Only by continuing to talk about it will ovarian cancer ever get the recognition and attention that breast cancer does. I know all cancer research helps the greater good, but it’s hard not to be a little bitter when you see the time and energy lavished on breast cancer while many other cancers, including ovarian, take a back seat.
I used to feel that way myself. September, which is Ovarian Cancer Awareness Month, gets upstaged by “pink nausea.” Breast Cancer Awareness commences in October, but the walks, events and endless stream of pink consumer goods start months ahead of time. Not fair, it seems, to ovarian cancer patients and grieving families.
Then I got to know a few women with breast cancer. No picnic, that. And all the pink in the world could not save them.
Still, the hard truth remains that per-capita deaths for ovarian cancer far outstrip those for breast cancer. Imagine there is no such thing as mammograms. Imagine breast cancer always begins deep inside your rib cage. Imagine by the time you feel a lump, you are stage IV. That’s ovarian cancer.
There seems to have been little — if any — progress in early diagnosis and detection of ovarian cancer in the last 35 years. That’s when my mom’s friend lost her life — and she was a physician’s wife.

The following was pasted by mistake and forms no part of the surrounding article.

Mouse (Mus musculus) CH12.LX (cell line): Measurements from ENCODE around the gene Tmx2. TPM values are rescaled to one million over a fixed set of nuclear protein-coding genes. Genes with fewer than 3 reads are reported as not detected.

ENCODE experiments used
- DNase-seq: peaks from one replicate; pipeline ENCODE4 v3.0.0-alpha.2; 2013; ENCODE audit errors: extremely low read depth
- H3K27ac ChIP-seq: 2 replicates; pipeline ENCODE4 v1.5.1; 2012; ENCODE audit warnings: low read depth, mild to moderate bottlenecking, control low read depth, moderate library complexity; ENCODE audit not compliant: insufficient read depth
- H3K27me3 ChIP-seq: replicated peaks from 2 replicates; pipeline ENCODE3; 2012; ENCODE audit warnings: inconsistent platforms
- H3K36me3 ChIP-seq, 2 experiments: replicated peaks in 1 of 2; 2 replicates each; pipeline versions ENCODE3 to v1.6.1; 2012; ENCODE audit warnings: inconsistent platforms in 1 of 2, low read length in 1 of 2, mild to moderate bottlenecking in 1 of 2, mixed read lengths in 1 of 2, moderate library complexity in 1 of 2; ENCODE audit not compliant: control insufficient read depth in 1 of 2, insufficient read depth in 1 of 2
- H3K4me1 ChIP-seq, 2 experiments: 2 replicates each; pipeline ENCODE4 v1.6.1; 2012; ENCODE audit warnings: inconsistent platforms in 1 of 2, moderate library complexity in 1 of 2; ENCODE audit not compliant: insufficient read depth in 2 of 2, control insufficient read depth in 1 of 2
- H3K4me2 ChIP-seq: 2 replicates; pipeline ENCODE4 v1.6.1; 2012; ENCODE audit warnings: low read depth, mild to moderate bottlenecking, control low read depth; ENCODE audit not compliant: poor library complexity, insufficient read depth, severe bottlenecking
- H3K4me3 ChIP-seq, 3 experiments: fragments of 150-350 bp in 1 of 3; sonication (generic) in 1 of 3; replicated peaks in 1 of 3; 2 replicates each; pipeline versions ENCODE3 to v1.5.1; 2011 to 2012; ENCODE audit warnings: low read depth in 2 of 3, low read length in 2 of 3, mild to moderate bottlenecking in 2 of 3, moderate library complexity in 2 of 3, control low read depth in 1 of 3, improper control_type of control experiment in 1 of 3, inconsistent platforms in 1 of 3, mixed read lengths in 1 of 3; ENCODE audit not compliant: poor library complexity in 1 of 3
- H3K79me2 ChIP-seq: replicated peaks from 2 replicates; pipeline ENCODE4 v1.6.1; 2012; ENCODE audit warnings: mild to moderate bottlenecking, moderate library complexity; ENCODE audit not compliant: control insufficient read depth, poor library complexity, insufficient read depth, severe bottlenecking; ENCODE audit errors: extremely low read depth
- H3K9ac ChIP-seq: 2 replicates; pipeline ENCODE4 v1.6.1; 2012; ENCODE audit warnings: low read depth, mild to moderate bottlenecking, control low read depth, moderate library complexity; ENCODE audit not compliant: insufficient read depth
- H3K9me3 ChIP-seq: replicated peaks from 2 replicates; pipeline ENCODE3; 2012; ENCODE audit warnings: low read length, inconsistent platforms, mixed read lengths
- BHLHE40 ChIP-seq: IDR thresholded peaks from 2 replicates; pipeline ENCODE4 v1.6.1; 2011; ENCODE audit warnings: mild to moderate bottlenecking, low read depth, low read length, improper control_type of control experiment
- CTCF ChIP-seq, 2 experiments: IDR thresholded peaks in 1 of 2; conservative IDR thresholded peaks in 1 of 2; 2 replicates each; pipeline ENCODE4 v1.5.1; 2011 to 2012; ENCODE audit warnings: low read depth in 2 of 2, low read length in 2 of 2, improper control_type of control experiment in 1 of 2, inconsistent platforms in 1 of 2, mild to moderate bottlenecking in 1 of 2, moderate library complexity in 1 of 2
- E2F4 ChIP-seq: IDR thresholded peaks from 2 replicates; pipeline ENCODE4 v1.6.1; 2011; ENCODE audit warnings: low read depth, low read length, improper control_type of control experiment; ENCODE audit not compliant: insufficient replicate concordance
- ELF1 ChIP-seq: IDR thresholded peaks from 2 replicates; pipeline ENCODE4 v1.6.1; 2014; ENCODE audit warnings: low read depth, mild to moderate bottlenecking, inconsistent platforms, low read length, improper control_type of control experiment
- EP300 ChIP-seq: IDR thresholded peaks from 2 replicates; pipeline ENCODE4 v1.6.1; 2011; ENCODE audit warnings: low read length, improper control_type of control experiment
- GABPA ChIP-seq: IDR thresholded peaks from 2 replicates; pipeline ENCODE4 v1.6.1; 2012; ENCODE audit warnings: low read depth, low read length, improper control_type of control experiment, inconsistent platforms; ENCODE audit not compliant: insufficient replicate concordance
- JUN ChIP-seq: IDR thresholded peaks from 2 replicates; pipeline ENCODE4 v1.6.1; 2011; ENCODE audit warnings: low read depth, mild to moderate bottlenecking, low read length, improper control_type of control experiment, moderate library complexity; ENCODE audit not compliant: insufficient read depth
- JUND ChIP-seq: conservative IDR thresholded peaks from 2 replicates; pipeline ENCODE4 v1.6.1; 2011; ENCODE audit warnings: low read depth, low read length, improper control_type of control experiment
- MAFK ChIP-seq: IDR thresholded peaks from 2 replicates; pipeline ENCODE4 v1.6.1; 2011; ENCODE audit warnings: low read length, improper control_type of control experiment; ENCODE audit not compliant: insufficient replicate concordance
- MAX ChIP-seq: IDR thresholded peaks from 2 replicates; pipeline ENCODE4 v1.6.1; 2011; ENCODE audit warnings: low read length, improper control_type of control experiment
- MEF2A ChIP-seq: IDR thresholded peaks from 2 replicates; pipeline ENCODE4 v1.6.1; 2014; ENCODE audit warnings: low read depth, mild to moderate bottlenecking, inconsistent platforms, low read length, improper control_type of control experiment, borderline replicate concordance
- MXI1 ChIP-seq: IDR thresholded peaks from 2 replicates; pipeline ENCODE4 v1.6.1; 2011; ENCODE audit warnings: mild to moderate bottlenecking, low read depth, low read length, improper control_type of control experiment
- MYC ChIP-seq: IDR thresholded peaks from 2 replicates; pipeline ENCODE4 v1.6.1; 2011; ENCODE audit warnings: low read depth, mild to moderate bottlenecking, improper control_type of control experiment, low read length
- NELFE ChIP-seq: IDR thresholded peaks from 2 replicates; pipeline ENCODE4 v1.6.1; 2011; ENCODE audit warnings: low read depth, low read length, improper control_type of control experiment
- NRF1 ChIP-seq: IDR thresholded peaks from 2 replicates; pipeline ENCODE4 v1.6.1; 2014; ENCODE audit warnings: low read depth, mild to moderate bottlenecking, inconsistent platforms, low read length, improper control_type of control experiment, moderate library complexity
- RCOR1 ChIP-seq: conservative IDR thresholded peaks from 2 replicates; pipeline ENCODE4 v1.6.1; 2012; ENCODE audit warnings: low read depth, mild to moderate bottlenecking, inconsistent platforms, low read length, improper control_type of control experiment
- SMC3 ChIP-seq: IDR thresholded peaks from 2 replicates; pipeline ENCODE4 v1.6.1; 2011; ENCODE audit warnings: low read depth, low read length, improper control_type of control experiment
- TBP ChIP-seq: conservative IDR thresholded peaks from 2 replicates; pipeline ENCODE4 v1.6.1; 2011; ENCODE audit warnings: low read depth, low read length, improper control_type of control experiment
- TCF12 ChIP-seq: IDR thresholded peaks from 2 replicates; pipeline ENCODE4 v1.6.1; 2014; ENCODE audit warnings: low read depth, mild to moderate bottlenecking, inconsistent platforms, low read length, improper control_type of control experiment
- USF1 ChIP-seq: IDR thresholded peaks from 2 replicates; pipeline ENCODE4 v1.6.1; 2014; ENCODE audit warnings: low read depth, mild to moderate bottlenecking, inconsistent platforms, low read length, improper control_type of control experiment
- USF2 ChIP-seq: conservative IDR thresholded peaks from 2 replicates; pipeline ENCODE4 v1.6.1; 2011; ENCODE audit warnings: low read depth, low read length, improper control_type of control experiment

It’s true that rates of early diagnosis have not changed. Survival rates have improved slightly, but they’re still horrendous. Roughly two-thirds of ovarian cancer patients will die of the disease.
There’s so much loss. One reader writes:
I lost my sister to ovarian cancer eight weeks ago tomorrow. She was only 50 years old and I deeply miss her.
My 57-year-old “baby” sister survived only two years, and it was a time of great anxiety, interspersed with chemo, three surgeries, lab tests, radiological studies, up days and down days. Before the diagnosis she was the perfect example of health and vitality.
Lost my sweet sister on New Year’s Eve 2004. This article reminds me of some of the stuff she went through. A urostomy. Colostomy was the next possibility of “treatment.” She had been chemo-ed to the hilt and burned with radiation from the inside out. She had a 4-week window in 2004 of no cancer — allegedly. RIP my sister. It must be true — only the good die young.
A Connecticut musician lost his wife in 2006. Thereafter he began working with an ovarian cancer group to raise awareness. “Our next show is Mother’s Day,” he wrote. Along with the musician’s late wife, “Christie will be remembered and thanked.”
Christie had no money to further the cause she’d taken up, and not much time. Certainly not enough support, since her mother was diagnosed with brain cancer just a few months after Christie’s diagnosis. Susan Buckner survived less than a year.
In the end, all Christie really had was herself. That, it turned out, was enough.
I did not know Christie, nor do I know you, but I will long remember this article and the way Christie lived and died.
Christie Buckner won a journalism award for her Gambit Weekly story, but this — how she lived and died — was her masterpiece.
[originally published by Politics Daily in 2010]